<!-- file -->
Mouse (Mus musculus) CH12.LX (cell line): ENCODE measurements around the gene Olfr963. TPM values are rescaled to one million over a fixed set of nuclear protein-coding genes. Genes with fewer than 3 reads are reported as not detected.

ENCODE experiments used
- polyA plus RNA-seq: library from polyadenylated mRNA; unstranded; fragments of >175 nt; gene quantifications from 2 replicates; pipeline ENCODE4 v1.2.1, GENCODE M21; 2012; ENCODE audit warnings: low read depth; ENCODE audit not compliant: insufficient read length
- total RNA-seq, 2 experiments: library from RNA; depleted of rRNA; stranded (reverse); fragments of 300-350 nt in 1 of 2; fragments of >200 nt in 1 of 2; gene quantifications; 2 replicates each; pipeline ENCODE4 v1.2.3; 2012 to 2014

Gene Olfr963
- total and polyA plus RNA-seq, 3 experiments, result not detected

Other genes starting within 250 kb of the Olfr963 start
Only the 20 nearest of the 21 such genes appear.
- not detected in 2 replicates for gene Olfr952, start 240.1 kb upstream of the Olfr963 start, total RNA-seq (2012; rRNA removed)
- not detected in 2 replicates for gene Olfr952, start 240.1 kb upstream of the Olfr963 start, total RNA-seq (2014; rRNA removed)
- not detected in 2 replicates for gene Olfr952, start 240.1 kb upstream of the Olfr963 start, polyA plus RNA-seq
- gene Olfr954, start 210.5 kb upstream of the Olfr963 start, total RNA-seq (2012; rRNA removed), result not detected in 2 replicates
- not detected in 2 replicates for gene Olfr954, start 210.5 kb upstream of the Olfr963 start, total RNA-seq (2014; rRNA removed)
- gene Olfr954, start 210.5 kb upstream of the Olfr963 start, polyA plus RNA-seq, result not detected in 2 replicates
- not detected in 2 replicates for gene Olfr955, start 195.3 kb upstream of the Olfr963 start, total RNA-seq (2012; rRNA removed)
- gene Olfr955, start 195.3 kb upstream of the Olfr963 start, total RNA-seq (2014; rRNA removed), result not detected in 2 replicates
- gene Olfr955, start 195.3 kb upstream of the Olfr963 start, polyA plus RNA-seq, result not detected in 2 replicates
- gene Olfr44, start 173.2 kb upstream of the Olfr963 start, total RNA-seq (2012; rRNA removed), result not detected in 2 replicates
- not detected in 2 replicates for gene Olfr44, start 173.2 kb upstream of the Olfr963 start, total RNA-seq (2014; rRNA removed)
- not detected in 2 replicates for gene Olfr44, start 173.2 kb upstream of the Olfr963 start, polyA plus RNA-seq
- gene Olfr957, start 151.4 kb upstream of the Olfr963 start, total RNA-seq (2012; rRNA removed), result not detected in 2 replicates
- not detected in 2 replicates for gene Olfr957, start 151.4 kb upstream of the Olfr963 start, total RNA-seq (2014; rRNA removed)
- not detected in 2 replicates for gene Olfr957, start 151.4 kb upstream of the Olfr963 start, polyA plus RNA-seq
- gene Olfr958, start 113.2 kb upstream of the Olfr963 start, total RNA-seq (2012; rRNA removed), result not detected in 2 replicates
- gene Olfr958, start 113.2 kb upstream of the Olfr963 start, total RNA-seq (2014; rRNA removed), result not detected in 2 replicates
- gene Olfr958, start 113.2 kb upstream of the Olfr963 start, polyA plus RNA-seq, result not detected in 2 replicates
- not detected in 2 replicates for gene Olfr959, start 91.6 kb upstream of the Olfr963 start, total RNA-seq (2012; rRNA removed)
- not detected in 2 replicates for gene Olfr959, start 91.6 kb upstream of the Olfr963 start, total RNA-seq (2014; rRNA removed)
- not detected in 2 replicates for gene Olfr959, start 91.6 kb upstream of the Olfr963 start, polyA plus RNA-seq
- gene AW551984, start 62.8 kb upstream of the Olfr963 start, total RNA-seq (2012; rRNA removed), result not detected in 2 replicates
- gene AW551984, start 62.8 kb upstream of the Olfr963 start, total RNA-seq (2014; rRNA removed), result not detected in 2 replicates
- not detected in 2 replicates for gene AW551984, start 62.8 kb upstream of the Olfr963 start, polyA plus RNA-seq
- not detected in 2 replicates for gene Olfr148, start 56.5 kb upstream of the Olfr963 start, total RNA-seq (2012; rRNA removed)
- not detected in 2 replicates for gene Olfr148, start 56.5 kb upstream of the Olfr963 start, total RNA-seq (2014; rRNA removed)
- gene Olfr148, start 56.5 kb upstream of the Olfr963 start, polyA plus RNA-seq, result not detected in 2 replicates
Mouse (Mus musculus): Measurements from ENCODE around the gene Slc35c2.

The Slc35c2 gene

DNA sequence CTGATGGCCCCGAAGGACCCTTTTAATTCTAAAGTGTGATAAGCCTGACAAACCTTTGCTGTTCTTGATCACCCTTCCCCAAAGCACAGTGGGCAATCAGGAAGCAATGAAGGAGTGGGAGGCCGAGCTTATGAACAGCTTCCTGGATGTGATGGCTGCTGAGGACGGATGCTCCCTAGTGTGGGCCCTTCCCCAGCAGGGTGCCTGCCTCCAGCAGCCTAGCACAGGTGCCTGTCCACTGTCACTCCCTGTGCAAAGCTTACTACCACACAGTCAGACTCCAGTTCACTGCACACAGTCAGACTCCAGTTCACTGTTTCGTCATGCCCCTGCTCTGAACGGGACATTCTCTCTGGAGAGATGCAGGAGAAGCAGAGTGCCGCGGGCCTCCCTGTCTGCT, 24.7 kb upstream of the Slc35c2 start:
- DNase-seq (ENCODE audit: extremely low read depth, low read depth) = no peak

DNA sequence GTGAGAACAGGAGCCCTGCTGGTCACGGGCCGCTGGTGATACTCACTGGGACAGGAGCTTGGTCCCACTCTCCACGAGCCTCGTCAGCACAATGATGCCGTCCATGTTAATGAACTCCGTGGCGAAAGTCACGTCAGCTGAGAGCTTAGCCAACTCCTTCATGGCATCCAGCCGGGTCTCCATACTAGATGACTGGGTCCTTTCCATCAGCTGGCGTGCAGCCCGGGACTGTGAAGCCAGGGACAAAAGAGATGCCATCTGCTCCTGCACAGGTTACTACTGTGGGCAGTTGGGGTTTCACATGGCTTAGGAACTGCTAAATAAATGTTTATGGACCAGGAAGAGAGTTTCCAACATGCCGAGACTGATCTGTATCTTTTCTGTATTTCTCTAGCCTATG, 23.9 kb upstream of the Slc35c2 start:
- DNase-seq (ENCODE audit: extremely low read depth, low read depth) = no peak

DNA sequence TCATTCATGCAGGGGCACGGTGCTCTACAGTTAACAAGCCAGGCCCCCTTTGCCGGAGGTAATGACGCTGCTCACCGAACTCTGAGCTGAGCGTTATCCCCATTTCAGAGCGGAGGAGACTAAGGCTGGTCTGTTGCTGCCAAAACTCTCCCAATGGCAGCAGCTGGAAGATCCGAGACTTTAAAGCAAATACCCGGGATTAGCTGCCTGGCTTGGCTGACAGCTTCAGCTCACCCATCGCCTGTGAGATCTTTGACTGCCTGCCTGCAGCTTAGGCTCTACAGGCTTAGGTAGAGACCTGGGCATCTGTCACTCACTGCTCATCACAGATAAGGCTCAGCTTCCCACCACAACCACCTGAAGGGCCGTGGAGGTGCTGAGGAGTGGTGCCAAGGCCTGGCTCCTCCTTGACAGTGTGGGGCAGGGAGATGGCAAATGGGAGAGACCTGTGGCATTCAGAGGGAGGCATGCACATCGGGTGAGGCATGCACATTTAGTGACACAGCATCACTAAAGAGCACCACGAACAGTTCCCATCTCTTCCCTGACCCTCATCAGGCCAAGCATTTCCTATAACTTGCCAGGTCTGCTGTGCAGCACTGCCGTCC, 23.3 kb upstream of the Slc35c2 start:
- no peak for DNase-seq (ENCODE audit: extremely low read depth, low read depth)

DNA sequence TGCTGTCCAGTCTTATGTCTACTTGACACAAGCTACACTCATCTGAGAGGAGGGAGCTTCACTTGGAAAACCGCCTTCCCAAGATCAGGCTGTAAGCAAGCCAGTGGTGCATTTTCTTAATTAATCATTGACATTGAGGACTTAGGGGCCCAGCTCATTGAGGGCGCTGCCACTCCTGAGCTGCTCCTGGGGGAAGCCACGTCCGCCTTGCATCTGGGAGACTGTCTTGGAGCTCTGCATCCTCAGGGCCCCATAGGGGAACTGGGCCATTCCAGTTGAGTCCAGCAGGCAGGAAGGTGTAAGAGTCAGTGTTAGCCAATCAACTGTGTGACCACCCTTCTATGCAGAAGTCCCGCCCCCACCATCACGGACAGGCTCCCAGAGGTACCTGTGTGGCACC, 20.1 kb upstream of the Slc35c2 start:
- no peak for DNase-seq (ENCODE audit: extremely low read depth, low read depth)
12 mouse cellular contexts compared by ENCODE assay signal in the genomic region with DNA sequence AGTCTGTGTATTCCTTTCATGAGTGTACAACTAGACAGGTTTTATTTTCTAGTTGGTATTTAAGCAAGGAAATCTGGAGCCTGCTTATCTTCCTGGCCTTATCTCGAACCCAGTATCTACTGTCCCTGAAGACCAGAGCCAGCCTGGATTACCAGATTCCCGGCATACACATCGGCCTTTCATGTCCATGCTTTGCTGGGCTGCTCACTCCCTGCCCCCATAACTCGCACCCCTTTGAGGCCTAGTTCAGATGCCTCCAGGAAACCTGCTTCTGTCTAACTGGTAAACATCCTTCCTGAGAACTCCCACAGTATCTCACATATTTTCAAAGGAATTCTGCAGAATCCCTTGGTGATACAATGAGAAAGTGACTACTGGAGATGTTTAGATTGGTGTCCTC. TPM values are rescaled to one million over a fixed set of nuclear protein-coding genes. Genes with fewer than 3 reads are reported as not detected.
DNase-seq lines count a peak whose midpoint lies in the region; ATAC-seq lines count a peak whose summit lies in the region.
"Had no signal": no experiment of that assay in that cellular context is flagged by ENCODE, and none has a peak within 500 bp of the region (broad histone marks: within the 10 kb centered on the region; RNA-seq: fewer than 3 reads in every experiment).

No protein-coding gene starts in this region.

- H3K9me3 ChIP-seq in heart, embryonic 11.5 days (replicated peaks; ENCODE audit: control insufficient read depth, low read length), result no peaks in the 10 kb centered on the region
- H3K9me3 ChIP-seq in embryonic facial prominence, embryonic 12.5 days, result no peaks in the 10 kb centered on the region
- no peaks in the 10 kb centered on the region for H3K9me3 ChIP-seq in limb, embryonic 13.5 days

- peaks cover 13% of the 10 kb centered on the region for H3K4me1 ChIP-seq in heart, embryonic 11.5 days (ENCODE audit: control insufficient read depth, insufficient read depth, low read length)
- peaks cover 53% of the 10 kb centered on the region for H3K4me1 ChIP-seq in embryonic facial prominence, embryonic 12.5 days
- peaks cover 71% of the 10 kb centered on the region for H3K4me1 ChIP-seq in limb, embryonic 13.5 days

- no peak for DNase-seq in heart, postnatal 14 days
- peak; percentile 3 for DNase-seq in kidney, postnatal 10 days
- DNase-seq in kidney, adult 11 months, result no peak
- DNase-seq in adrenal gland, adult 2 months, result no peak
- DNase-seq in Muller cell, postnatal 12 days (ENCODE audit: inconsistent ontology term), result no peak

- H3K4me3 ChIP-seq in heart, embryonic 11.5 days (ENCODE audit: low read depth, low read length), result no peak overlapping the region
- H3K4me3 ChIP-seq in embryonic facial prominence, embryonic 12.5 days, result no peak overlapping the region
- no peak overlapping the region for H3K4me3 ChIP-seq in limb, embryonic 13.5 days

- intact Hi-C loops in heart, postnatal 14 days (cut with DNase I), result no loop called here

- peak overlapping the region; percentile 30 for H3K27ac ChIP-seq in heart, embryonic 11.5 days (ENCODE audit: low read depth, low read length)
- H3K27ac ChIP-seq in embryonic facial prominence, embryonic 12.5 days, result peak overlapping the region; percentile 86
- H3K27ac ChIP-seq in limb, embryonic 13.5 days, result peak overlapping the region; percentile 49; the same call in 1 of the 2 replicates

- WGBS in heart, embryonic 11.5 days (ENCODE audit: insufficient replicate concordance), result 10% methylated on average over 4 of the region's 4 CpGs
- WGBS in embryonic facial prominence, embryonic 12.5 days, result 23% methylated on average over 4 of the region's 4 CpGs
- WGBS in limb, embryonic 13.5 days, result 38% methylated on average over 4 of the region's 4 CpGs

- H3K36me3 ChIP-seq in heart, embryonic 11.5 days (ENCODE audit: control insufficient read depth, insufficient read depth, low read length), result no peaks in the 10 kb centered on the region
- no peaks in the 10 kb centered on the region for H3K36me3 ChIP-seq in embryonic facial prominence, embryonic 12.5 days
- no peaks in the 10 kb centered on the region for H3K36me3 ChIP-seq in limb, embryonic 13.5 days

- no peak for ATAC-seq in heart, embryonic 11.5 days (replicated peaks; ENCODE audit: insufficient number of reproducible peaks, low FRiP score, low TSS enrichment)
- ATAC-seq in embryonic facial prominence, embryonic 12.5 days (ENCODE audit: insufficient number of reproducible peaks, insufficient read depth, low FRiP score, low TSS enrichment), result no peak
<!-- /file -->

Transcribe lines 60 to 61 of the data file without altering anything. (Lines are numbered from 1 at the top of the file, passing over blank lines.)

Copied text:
- DNase-seq in Muller cell, postnatal 12 days (ENCODE audit: inconsistent ontology term), result no peak

- H3K4me3 ChIP-seq in heart, embryonic 11.5 days (ENCODE audit: low read depth, low read length), result no peak overlapping the region